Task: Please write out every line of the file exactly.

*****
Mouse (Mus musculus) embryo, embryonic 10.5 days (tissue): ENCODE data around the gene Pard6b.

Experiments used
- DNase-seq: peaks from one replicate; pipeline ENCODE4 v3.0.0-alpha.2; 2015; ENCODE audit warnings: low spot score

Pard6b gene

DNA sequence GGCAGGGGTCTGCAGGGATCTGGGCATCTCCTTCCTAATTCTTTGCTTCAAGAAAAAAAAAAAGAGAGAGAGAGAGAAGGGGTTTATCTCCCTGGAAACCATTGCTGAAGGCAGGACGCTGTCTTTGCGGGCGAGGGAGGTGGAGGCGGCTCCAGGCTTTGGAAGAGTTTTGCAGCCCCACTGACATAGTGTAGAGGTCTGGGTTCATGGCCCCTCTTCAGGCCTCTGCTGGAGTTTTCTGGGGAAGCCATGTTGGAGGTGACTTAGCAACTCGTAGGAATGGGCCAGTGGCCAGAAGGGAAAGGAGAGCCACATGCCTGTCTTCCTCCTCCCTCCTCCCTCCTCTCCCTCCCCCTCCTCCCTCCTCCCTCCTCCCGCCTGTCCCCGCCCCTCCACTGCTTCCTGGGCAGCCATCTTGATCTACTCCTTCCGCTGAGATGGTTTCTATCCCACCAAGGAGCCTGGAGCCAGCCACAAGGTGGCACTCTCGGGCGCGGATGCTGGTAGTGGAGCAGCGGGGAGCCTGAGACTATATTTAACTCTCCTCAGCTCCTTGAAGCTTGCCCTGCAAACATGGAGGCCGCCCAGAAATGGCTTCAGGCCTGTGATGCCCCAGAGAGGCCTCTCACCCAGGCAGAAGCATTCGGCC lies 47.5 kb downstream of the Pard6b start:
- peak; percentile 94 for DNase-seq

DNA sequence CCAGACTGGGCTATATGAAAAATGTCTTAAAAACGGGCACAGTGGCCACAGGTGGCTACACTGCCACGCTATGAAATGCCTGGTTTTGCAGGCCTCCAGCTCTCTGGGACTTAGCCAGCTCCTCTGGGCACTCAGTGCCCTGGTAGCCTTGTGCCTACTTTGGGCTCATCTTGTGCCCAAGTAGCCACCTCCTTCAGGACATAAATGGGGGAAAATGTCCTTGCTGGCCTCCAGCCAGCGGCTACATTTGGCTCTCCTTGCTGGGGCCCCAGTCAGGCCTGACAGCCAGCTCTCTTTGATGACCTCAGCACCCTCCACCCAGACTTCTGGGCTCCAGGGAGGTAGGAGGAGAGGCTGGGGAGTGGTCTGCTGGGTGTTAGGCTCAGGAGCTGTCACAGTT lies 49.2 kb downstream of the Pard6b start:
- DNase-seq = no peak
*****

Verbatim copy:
Mouse (Mus musculus) embryo, embryonic 10.5 days (tissue): ENCODE data around the gene Pard6b.

Experiments used
- DNase-seq: peaks from one replicate; pipeline ENCODE4 v3.0.0-alpha.2; 2015; ENCODE audit warnings: low spot score

Pard6b gene

DNA sequence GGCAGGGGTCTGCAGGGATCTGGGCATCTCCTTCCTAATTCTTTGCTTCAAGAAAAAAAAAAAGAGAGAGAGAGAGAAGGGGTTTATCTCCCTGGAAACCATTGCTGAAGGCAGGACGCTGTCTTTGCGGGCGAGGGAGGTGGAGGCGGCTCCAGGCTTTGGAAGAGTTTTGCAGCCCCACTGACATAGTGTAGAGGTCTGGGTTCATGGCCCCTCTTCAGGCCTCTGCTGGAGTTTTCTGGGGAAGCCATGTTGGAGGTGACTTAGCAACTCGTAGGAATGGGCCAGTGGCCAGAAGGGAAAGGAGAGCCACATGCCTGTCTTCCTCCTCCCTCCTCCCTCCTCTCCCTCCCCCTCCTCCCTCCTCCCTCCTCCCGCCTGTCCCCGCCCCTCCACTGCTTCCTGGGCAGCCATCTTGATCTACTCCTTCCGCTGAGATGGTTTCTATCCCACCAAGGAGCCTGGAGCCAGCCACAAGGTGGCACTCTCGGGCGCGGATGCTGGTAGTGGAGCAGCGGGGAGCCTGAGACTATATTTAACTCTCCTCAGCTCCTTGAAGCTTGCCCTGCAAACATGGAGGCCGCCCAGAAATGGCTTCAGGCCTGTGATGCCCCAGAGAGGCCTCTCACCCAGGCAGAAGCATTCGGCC lies 47.5 kb downstream of the Pard6b start:
- peak; percentile 94 for DNase-seq

DNA sequence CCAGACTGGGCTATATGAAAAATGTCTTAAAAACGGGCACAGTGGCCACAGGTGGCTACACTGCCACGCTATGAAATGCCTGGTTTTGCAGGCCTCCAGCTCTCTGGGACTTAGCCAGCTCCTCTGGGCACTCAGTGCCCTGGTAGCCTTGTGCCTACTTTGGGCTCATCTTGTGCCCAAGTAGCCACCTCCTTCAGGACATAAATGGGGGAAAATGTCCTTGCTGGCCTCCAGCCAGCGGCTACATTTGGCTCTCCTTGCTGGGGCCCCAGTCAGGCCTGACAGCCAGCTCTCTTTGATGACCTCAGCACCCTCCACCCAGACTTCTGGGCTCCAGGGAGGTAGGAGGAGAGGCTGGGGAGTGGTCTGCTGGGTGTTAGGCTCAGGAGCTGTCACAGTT lies 49.2 kb downstream of the Pard6b start:
- DNase-seq = no peak